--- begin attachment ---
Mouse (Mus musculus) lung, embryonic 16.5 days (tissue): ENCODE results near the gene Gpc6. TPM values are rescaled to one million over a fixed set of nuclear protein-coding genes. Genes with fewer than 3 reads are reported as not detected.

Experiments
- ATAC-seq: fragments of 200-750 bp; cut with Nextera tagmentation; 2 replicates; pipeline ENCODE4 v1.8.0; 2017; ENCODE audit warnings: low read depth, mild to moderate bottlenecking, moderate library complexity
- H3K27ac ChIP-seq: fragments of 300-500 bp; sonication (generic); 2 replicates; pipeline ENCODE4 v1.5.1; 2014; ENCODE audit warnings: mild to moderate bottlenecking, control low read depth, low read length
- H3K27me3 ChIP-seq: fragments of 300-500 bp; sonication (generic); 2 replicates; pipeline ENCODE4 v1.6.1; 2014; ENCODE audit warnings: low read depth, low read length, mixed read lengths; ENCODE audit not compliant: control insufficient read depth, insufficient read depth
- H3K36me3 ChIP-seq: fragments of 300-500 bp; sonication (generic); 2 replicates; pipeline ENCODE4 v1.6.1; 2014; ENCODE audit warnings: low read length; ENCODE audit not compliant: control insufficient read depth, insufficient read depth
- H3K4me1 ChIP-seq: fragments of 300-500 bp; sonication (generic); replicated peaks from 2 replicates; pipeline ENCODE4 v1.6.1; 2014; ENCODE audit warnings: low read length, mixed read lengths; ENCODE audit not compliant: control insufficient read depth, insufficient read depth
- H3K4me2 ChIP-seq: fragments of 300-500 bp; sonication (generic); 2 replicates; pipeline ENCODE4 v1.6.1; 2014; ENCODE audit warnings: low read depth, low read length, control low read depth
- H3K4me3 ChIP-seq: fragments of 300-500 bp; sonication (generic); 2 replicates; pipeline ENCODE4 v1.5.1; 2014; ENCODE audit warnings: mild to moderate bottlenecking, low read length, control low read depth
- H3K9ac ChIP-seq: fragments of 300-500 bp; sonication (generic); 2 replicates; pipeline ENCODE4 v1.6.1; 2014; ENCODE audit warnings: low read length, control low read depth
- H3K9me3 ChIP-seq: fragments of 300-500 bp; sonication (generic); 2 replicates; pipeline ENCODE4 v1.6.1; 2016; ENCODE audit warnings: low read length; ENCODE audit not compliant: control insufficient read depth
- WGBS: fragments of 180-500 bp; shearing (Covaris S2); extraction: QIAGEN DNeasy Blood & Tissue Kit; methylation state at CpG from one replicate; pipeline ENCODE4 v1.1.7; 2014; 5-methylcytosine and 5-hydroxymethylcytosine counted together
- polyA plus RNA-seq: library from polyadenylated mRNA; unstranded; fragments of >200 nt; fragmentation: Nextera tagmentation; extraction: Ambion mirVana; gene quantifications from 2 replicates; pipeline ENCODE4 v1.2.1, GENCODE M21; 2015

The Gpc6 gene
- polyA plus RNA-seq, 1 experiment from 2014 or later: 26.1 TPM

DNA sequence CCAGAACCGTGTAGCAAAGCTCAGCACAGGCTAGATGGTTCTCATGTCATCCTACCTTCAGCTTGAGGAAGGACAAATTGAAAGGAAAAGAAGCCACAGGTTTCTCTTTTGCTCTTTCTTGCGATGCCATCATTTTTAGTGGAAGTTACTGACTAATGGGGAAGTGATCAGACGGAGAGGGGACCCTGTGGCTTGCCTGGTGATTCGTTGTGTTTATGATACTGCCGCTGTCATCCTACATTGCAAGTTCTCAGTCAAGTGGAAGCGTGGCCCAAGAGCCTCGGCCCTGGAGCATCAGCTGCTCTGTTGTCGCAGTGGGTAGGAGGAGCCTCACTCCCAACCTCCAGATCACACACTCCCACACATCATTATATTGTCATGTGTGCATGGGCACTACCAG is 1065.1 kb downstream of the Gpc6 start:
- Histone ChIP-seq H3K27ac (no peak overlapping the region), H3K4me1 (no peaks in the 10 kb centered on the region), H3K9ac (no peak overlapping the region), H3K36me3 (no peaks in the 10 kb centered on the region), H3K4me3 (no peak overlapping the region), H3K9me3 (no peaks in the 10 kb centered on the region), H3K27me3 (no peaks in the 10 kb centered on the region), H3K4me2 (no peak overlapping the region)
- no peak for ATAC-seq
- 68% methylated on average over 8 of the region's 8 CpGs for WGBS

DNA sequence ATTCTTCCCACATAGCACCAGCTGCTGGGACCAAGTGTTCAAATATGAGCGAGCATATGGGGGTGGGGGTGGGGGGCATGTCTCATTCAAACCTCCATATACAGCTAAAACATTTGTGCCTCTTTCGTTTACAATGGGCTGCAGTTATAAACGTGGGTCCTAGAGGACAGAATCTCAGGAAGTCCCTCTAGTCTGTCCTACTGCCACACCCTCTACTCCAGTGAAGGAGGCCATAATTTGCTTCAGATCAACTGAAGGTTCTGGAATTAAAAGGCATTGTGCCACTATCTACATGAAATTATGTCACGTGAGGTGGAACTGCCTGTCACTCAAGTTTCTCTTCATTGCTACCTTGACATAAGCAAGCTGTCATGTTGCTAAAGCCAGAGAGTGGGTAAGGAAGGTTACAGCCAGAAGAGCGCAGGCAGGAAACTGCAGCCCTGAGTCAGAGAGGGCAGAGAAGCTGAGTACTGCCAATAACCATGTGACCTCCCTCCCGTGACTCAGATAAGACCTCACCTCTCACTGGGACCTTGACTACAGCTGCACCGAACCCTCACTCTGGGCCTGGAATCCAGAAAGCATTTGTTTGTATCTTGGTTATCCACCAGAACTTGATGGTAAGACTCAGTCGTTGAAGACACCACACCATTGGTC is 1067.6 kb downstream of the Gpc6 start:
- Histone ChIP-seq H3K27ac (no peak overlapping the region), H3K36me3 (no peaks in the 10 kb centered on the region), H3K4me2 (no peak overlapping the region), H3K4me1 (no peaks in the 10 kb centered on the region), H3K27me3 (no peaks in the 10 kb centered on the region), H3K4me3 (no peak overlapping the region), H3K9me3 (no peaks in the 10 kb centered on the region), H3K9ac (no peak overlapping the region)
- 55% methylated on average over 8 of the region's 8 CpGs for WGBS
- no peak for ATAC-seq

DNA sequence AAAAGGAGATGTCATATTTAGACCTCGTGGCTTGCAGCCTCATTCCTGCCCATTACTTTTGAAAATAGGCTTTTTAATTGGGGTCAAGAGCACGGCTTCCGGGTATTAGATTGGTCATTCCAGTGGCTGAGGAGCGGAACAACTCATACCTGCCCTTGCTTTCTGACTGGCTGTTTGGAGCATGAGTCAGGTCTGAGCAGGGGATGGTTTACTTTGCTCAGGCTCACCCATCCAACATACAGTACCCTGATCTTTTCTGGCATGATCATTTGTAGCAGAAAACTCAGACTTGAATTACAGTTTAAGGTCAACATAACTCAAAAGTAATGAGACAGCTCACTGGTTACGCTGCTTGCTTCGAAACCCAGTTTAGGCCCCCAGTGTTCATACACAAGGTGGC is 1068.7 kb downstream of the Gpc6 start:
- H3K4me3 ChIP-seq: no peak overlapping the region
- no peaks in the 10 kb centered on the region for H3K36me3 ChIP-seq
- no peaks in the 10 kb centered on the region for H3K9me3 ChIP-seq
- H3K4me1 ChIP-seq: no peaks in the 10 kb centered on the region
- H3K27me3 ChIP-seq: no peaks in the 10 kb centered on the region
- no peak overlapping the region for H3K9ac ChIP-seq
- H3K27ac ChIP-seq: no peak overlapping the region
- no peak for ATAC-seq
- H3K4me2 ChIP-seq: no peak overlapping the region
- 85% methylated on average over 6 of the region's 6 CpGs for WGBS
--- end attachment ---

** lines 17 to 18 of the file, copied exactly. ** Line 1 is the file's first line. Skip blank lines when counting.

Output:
- Histone ChIP-seq H3K27ac (no peak overlapping the region), H3K4me1 (no peaks in the 10 kb centered on the region), H3K9ac (no peak overlapping the region), H3K36me3 (no peaks in the 10 kb centered on the region), H3K4me3 (no peak overlapping the region), H3K9me3 (no peaks in the 10 kb centered on the region), H3K27me3 (no peaks in the 10 kb centered on the region), H3K4me2 (no peak overlapping the region)
- no peak for ATAC-seq